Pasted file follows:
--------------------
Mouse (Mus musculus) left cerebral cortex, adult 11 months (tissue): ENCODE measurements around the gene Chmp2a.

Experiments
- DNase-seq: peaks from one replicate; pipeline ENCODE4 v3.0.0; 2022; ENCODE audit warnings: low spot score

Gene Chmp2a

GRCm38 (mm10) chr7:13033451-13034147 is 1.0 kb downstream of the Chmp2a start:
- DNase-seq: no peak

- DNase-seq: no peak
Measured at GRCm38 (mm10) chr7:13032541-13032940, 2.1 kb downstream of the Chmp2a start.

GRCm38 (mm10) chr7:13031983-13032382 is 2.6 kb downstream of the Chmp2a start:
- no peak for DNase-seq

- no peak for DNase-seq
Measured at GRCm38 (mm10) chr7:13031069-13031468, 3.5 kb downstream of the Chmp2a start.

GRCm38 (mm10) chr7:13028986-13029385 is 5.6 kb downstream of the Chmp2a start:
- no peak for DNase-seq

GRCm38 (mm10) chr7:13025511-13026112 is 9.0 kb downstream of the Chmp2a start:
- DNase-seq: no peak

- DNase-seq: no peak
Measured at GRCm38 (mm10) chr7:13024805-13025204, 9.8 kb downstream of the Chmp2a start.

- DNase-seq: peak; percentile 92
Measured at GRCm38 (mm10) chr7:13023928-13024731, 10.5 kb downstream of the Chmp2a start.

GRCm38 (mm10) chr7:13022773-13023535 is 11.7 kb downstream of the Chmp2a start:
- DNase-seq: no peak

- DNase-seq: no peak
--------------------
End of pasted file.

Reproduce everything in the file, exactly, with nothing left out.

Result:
Mouse (Mus musculus) left cerebral cortex, adult 11 months (tissue): ENCODE measurements around the gene Chmp2a.

Experiments
- DNase-seq: peaks from one replicate; pipeline ENCODE4 v3.0.0; 2022; ENCODE audit warnings: low spot score

Gene Chmp2a

GRCm38 (mm10) chr7:13033451-13034147 is 1.0 kb downstream of the Chmp2a start:
- DNase-seq: no peak

- DNase-seq: no peak
Measured at GRCm38 (mm10) chr7:13032541-13032940, 2.1 kb downstream of the Chmp2a start.

GRCm38 (mm10) chr7:13031983-13032382 is 2.6 kb downstream of the Chmp2a start:
- no peak for DNase-seq

- no peak for DNase-seq
Measured at GRCm38 (mm10) chr7:13031069-13031468, 3.5 kb downstream of the Chmp2a start.

GRCm38 (mm10) chr7:13028986-13029385 is 5.6 kb downstream of the Chmp2a start:
- no peak for DNase-seq

GRCm38 (mm10) chr7:13025511-13026112 is 9.0 kb downstream of the Chmp2a start:
- DNase-seq: no peak

- DNase-seq: no peak
Measured at GRCm38 (mm10) chr7:13024805-13025204, 9.8 kb downstream of the Chmp2a start.

- DNase-seq: peak; percentile 92
Measured at GRCm38 (mm10) chr7:13023928-13024731, 10.5 kb downstream of the Chmp2a start.

GRCm38 (mm10) chr7:13022773-13023535 is 11.7 kb downstream of the Chmp2a start:
- DNase-seq: no peak

- DNase-seq: no peak